1. Typical Republican dishonesty and self-delusion. There’s a proper procedure to be followed to declassify documents – they don’t instantly become declassified just because the person who took them without telling anybody happens to be the President (actually, Donald Trump was ex-President when he packed up and left the White House, so your argument about his power to declassify is itself a big reach).

      Your claims regarding Trump’s offers and illegalities on the part of the FBI are, to put it simply and plainly, bullshit. Trump fought tooth and nail against his property being searched. He and his followers spent weeks claiming the raid was illegal before the Justice Department called their foolish bluff and proved 1. based on their investigation, they did have probable cause to conduct a search and 2. the search did uncover evidence of illegal activity.
      If there was a shred of truth to your claims about violations of the law then Trump could drag the FBI and Justice Dept through the courts. It would be the news story of the year. What country do you think you’re living in?

      Unlike you, I’m honest enough to recognize that both both Joe Biden and Donald Trump likely broke the law, and they should face whatever consequences the law says they should face. However, the Biden discoveries smack of sloppiness and inattentiveness. The things the FBI discovered with Trump, on the other hand, suggest a deeply arrogant man who thought he could waltz out of the White House with whatever souvenirs and keepsakes he wished because the rules don’t apply to him.

      1. Let me start by saying I’m not a Republican, I’d been a lifelong socialist until I saw firsthand the incompetence and pure intolerance of the socialist zealots.
        They have brought in some marvelous programs but they are usually ruined by implementation shortcomings and open ended entitlements.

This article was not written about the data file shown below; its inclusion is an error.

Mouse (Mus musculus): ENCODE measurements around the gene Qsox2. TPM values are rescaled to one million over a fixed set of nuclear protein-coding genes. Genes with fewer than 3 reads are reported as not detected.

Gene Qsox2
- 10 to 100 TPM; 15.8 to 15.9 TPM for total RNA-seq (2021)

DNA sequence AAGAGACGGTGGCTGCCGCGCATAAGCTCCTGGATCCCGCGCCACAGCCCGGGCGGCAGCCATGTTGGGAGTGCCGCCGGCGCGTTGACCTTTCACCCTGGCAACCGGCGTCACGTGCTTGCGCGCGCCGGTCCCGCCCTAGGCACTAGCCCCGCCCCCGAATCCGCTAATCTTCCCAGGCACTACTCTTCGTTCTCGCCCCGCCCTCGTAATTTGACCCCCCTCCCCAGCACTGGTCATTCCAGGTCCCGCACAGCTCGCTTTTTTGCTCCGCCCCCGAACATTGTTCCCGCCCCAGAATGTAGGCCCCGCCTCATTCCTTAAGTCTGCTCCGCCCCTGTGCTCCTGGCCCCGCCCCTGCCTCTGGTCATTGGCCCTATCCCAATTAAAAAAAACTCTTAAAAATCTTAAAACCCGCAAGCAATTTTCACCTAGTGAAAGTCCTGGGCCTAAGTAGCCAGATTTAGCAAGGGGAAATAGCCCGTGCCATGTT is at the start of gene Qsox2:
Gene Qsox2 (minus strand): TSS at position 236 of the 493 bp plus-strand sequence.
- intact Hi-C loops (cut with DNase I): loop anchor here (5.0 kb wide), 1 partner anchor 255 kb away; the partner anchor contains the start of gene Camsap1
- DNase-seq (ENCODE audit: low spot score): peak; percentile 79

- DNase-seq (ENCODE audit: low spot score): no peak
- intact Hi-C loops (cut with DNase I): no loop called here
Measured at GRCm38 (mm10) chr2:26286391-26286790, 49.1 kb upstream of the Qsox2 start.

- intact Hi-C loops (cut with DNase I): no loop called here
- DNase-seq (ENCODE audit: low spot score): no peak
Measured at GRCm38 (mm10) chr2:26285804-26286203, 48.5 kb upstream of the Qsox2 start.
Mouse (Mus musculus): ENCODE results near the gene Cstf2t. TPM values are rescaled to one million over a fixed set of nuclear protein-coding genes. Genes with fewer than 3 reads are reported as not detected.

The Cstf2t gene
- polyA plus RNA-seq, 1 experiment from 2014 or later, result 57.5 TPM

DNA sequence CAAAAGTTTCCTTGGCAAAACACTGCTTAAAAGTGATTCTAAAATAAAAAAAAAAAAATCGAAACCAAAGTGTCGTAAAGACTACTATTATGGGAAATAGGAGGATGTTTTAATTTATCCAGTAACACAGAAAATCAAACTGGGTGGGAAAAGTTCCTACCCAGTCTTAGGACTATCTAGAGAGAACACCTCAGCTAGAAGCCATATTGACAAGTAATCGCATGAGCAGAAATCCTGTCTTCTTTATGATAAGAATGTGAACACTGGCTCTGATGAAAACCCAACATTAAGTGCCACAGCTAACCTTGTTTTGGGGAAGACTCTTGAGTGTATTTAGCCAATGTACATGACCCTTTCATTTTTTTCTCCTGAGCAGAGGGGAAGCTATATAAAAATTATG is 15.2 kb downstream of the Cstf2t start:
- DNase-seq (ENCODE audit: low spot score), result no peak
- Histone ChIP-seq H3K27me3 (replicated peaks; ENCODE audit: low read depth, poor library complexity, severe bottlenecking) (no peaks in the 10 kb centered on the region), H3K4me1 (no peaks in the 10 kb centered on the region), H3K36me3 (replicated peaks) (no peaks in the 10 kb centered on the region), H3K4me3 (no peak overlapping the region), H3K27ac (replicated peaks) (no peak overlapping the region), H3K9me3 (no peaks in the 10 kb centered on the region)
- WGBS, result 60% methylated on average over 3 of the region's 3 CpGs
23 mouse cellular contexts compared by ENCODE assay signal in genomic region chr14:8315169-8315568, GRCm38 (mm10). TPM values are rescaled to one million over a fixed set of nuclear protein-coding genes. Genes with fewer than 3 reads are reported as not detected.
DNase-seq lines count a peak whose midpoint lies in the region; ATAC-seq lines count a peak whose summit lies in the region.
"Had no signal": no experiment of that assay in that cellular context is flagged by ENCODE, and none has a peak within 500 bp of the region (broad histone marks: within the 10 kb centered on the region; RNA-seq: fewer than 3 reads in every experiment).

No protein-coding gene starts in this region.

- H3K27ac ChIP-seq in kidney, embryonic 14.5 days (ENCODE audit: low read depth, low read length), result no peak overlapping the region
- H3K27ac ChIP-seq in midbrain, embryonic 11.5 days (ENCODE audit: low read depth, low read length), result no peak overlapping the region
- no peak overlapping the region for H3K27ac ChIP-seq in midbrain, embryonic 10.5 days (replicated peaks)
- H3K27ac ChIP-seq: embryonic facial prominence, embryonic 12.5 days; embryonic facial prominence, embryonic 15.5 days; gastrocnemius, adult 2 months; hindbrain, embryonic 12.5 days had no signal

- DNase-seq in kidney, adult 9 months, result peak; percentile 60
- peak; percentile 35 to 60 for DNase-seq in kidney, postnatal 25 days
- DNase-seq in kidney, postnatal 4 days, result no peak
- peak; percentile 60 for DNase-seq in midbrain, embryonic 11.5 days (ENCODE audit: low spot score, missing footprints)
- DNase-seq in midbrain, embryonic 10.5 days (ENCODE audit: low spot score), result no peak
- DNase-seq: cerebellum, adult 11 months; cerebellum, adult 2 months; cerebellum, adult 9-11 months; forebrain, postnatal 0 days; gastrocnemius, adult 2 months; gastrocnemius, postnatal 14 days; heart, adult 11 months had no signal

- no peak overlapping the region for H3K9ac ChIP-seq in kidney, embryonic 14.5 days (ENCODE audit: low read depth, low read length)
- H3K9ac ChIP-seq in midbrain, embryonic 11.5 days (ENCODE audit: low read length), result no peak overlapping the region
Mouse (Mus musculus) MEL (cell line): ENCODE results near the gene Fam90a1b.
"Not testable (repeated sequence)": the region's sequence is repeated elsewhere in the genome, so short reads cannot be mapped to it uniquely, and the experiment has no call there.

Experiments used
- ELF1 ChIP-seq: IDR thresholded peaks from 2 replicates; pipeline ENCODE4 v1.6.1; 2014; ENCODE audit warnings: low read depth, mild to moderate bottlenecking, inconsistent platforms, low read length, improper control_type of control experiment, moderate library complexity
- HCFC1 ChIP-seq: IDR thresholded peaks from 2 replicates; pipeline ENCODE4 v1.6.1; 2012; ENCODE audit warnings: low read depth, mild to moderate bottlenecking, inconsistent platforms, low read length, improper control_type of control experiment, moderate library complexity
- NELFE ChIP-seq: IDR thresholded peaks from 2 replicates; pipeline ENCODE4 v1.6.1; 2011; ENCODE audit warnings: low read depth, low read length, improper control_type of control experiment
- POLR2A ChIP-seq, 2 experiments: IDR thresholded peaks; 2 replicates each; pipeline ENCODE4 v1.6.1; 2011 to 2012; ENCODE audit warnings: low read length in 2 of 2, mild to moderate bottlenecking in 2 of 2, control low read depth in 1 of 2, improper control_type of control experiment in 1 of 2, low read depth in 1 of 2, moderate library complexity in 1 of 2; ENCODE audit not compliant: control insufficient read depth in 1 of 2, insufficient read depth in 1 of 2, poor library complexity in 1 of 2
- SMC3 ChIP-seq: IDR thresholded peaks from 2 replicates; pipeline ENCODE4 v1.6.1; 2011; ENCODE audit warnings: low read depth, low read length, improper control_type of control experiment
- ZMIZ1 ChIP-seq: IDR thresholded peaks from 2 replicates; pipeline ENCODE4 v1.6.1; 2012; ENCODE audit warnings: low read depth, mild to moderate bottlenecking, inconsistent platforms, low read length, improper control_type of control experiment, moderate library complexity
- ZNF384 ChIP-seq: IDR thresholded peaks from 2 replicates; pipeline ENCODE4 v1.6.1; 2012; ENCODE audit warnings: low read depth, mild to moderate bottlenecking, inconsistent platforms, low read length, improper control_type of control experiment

If you think for one moment that Trump actually knew what papers were in the boxes that were removed from the White House then you don’t understand how a President’s life is arranged. Every waking minute of their lives is scheduled and they aren’t bothered with the day to day minutiae of filing and storing papers, that’s why they have highly paid administrators.
        They are just given briefs and act on ( or ignore ) advice .
        Do you honestly think that he had any idea of what papers were in the boxes that he had shipped to Florida? That’s what flunkies are paid to look after.

        1. Bull, Trump was fully aware of what he had. He strongly resisted cooperating with the inquiry, one of his attorneys signed an affidavit stating her client had handed over all classified material, and many of the documents unearthed were found not in the storage room but in his office.

          Furthermore there have been several media reports that while Trump was still President he used to flout the law and destroy documents on a regular basis, including by flushing them down toilets.

          I think this piece does an excellent job of explaining why the two Presidents’ cases are not very comparable, and why Republican attempts to portray them as being so are nothing but silliness.

      2. The FBI is Biden’s Gestapo. End of story. The Biden raid on Melania Trump’s underwear drawer was a joke. We were told Trump had thousands of nuclear secrets. The FBI found NOTHING. Notice, that NOTHING has come up in this phony raid. If they had found something they would have brought charges and a prosecution.

        The documents in Biden’s garage and his son’s cocaine pile were when he was Vice President. You believe the MSM nonsense. The MSM has not told the truth in 75 Years. They are merely a mouthpiece for the Democrat Party.

        Democrats say no one is above the law. They mean no one but they are above the law. Americans who are intelligent have figured all this out. You haven’t. You are not smart enough.

  4. The best remedy I can think of resides in continuous civics education and the press. My high school civics textbook 50 years ago listed common political propaganda techniques. I wish I remember them now! If the traditional press is weak today, then our social media companies will have to take up some of the civics education function.